• 1 block firm tofu pressed (instructions below)
  • ¼ cup raw cashews soaked in water for 10 minutes (35g)
  • 1 tablespoon lemon juice
  • 1 garlic clove minced
  • 1 tablespoon nutritional yeast
  • 2 teaspoons dried oregano
  • 1 teaspoon dried basil
  • ½ teaspoon onion granules
  • ½ - 1 teaspoon salt
  • 5 turns of black peppercorn


  • Take the block of tofu out of package and rinse with water. Next, press the liquid out of the tofu by using a tofu press, or by placing the tofu on a plate and carefully stacking more plates on top of it. Make sure the plates are heavy enough to press the liquid out of the tofu. Let it set like this for 10 - 15 minutes.
  • Drain and discard the water from the cashews and place the cashews into your food processor, along with the lemon juice, garlic, nutritional yeast, dried oregano, dried basil, onion granules, salt and pepper. Process until there are no chunks of cashews and everything is blended up. Turn off the food processor and scrape down the sides if necessary.
  • Add the tofu to the food processor and pulse a few more times until the tofu is crumbled up and all the ingredients are mixed together. Transfer to a container and store in the refrigerator.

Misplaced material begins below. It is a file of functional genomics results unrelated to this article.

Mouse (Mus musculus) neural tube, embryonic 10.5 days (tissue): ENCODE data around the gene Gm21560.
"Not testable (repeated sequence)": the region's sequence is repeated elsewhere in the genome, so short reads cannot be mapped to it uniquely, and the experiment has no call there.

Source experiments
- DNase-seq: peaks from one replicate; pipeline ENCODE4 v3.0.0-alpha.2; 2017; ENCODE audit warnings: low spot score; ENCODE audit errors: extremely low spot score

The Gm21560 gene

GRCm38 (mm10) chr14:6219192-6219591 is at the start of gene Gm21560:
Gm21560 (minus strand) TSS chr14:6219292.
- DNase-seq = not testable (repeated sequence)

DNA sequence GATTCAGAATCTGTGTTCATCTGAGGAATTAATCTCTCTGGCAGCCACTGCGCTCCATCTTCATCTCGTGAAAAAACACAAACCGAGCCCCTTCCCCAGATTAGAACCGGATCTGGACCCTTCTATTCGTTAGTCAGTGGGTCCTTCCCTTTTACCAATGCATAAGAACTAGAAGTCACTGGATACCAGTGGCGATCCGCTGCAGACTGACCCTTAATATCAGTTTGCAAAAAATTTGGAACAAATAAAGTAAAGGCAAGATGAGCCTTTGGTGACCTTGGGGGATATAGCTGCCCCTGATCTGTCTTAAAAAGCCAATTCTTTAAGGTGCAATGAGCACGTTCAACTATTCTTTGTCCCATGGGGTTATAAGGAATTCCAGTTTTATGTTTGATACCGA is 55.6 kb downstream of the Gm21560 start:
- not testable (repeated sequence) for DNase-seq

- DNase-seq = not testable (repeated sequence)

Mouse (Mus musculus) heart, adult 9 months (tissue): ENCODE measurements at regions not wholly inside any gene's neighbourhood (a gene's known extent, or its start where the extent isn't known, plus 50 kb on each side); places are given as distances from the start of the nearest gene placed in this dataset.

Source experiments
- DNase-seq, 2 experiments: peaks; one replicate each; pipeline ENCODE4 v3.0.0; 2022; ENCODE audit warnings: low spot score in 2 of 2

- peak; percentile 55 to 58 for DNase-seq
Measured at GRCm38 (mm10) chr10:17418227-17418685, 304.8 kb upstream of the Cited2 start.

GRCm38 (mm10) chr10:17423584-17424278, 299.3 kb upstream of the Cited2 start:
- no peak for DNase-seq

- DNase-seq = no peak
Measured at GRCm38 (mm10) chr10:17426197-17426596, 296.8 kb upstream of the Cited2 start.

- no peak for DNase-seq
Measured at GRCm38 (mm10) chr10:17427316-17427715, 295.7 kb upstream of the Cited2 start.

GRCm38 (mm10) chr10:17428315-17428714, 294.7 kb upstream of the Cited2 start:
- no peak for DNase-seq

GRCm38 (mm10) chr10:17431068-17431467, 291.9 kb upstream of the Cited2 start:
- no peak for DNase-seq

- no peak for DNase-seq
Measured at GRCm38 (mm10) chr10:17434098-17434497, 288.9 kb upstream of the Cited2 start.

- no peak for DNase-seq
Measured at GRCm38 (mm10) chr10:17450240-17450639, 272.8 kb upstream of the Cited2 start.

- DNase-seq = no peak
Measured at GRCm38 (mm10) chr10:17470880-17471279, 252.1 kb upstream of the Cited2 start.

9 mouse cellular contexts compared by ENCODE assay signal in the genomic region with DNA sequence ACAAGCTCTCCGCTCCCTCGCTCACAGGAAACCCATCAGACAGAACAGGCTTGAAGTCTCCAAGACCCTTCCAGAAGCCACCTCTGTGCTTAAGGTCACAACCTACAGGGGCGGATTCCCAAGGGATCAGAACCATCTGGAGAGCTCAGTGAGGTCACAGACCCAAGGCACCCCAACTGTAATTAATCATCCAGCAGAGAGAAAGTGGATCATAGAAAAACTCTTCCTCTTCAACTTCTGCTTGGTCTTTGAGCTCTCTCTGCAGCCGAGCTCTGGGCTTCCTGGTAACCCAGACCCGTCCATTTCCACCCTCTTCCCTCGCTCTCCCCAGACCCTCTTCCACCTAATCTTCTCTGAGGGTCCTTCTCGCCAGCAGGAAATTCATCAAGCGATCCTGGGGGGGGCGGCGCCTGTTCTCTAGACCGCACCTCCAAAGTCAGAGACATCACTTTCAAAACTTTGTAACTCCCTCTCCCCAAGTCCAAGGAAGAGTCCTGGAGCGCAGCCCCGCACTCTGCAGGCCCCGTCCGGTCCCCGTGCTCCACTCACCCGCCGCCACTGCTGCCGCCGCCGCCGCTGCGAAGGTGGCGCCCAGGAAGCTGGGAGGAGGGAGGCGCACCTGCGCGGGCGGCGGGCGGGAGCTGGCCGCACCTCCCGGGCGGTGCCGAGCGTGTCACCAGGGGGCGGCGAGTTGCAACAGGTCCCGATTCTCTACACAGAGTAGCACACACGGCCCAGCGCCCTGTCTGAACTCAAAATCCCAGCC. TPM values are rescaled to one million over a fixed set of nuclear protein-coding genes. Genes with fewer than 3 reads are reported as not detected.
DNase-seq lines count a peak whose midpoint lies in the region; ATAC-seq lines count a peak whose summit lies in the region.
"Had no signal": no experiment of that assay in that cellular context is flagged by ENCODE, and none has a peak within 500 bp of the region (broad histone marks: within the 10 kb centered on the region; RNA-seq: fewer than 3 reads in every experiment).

Wishing you a happy week. May it be filled with trading in short term comfort for long term joy.


Get a weekly dose of inspiration to eat more plants and celebrate imperfection

Our Sweary Saturday Love Letters are written by our ex-boozer, ex-smoker, plant-loving co-founder, Molly Patrick.


  1. jeri on April 15, 2017 at 10:07 am

    great video w/ dr. barnard. but, i was left w/ one question…
    what about the health of goat or sheep cheese?
    can you help?

    many thanks,

    • Clean Food Dirty Girl on April 15, 2017 at 3:00 pm

      Hi Jeri, though goat or sheep’s milk cheese have somewhat different levels of macro and micronutrients, they’re still quite high in fat and animal protein, so best avoided. 😉

      Team Dirty Girl

  2. vicky Haluska on April 15, 2017 at 1:39 pm

    Hi Molly and Luanne,
    Wonderful interview with Doc Barnard, congrats!

    I did the math on the average American intake of 60,000 calories of cheese in a year (35 pounds) and it comes out to 164.38 calories from cheese a day. Am I missing something, because honestly that does not seem excessive in the normal American diet?